Sleeves and Side Seams are stitched!
Now, put everything back in your Project Box.
Until Next Time!


Gigi said...

Okay, Jeannie, I realize I have been getting to the buttonholes on my babyclothes and stopping--never to complete them! With your directions, I had to stitch buttonholes early on--they look fabulous. My problem is my french seams--I went back and reread directions. I can get all the way to the final stitching--I either have seams that are too large or else I have fuzzies somewhere along the seam. They just don't look as neat as they should. I used my quilting foot for the l/4 inch seam--but couldn't decide which foot to use to go back and stitch the l/8 inch to enclose my trimmed seam. Any more advice? Thanks again for all your detailed tips.

Jeannie B. said...

Hi Gigi, Most people actually take up more than the seam allowance when they make French Seams. You can carefully mark the seam allowance on a scrap of fabric to check this out. So your first seam is 1/4" and you use your quarter inch (quilter) foot. Go back and measure to make sure it is still 1/4" after you stitch. Trim to a scant 1/8". That means to"almost" 1/8". So really you are trimming to just barely under 1/8". If you trim, there won't be fuzzies. The inside toe on my presser foot is 1/8". Yours might be too. Check to see what you can line up your fabric with to get it 1/8". Hope this helps.

Glad my button hole tips work for you. If you wait until the end to make them, they never feed right.

Diana said...

Thanks for the tips for the button holes and for the french seams, I used for the bubble that I am making for my baby girl. I was having trouble stitching the shoulders, the fabric was creeping under the foot,a nice lady at It’s Sew Heavenly in Lafayette told me that I had to pull the thread a little bit more when I started the stitch and start sewing from the arm to the neck. I was also having trouble keeping the 1/8" allowance but I got a 1/4" quilting Foot from Brother (SA125), it worked wonders for me. the right front edge provides a guide for the 1/4" inch seams and the left side is a guide, for the 1/8" seam is created and it had a small hole as you reccomended so it holds the fabric. I was wondering if you can give a tutorial for collars, this is the next step on my bubble and I am having a hard time understanding how to put it together (I'm sorry, I am just a beginner)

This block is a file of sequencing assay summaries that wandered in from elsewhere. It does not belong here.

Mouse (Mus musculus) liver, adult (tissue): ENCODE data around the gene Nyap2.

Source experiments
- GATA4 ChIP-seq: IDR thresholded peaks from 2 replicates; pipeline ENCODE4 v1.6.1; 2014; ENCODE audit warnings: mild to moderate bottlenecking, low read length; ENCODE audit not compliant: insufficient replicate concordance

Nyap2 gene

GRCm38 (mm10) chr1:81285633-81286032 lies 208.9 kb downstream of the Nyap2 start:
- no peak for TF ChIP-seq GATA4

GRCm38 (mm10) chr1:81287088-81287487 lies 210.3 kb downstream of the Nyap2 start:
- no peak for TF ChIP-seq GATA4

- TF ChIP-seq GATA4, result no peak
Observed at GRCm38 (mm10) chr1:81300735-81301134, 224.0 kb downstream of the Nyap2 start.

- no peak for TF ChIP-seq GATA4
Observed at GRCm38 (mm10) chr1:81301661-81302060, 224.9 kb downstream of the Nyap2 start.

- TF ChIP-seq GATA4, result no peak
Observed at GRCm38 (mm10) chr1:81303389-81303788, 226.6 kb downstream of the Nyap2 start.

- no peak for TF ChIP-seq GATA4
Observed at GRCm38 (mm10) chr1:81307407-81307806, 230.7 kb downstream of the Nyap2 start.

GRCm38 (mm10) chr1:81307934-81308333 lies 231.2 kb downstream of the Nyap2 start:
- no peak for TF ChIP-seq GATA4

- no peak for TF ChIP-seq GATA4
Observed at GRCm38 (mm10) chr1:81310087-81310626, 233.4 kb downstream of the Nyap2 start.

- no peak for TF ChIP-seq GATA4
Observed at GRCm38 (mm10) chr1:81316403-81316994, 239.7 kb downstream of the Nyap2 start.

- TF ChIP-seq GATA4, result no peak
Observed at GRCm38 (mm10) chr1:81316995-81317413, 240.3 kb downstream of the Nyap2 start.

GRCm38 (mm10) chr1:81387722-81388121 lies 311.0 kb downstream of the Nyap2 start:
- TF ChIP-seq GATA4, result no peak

Jeannie B. said...

Diana, it sounds like you are doing a great job!! I am afraid I could not do a Collar lesson in time for you to use it on your bubble. A couple of tips. Starch your fabric well before you cut out the collars to prevent stretching. Trace the stitching line on the collar and stitch on the traced line. After stitching, stitch again 1/8" away from the first stitching line, toward the outside of the collar using a short stitch length. Trim right next to the outside stitched line. I will put that on my Lesson list of to do's. Thank you for visiting me here in my sewing room!